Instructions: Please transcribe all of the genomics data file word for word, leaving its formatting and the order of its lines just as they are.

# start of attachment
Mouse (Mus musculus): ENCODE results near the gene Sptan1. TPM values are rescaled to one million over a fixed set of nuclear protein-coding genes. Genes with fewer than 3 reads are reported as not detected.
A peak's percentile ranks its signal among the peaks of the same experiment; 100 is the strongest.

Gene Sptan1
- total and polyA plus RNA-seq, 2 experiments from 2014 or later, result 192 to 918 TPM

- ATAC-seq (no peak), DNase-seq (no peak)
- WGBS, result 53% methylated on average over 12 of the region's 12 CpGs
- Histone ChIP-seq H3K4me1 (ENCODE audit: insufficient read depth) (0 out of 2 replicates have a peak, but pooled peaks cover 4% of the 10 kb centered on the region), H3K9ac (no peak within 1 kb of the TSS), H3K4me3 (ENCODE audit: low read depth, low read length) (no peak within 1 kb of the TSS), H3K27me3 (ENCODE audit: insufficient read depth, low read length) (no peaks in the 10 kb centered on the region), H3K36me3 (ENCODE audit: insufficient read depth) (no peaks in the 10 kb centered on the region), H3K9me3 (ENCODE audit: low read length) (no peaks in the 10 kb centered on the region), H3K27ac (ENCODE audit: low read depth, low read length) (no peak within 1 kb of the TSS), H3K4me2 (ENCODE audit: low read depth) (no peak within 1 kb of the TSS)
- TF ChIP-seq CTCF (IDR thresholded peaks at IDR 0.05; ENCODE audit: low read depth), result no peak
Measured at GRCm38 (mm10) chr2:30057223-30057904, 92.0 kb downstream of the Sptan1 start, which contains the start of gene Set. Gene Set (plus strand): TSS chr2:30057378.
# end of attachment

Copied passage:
Mouse (Mus musculus): ENCODE results near the gene Sptan1. TPM values are rescaled to one million over a fixed set of nuclear protein-coding genes. Genes with fewer than 3 reads are reported as not detected.
A peak's percentile ranks its signal among the peaks of the same experiment; 100 is the strongest.

Gene Sptan1
- total and polyA plus RNA-seq, 2 experiments from 2014 or later, result 192 to 918 TPM

- ATAC-seq (no peak), DNase-seq (no peak)
- WGBS, result 53% methylated on average over 12 of the region's 12 CpGs
- Histone ChIP-seq H3K4me1 (ENCODE audit: insufficient read depth) (0 out of 2 replicates have a peak, but pooled peaks cover 4% of the 10 kb centered on the region), H3K9ac (no peak within 1 kb of the TSS), H3K4me3 (ENCODE audit: low read depth, low read length) (no peak within 1 kb of the TSS), H3K27me3 (ENCODE audit: insufficient read depth, low read length) (no peaks in the 10 kb centered on the region), H3K36me3 (ENCODE audit: insufficient read depth) (no peaks in the 10 kb centered on the region), H3K9me3 (ENCODE audit: low read length) (no peaks in the 10 kb centered on the region), H3K27ac (ENCODE audit: low read depth, low read length) (no peak within 1 kb of the TSS), H3K4me2 (ENCODE audit: low read depth) (no peak within 1 kb of the TSS)
- TF ChIP-seq CTCF (IDR thresholded peaks at IDR 0.05; ENCODE audit: low read depth), result no peak
Measured at GRCm38 (mm10) chr2:30057223-30057904, 92.0 kb downstream of the Sptan1 start, which contains the start of gene Set. Gene Set (plus strand): TSS chr2:30057378.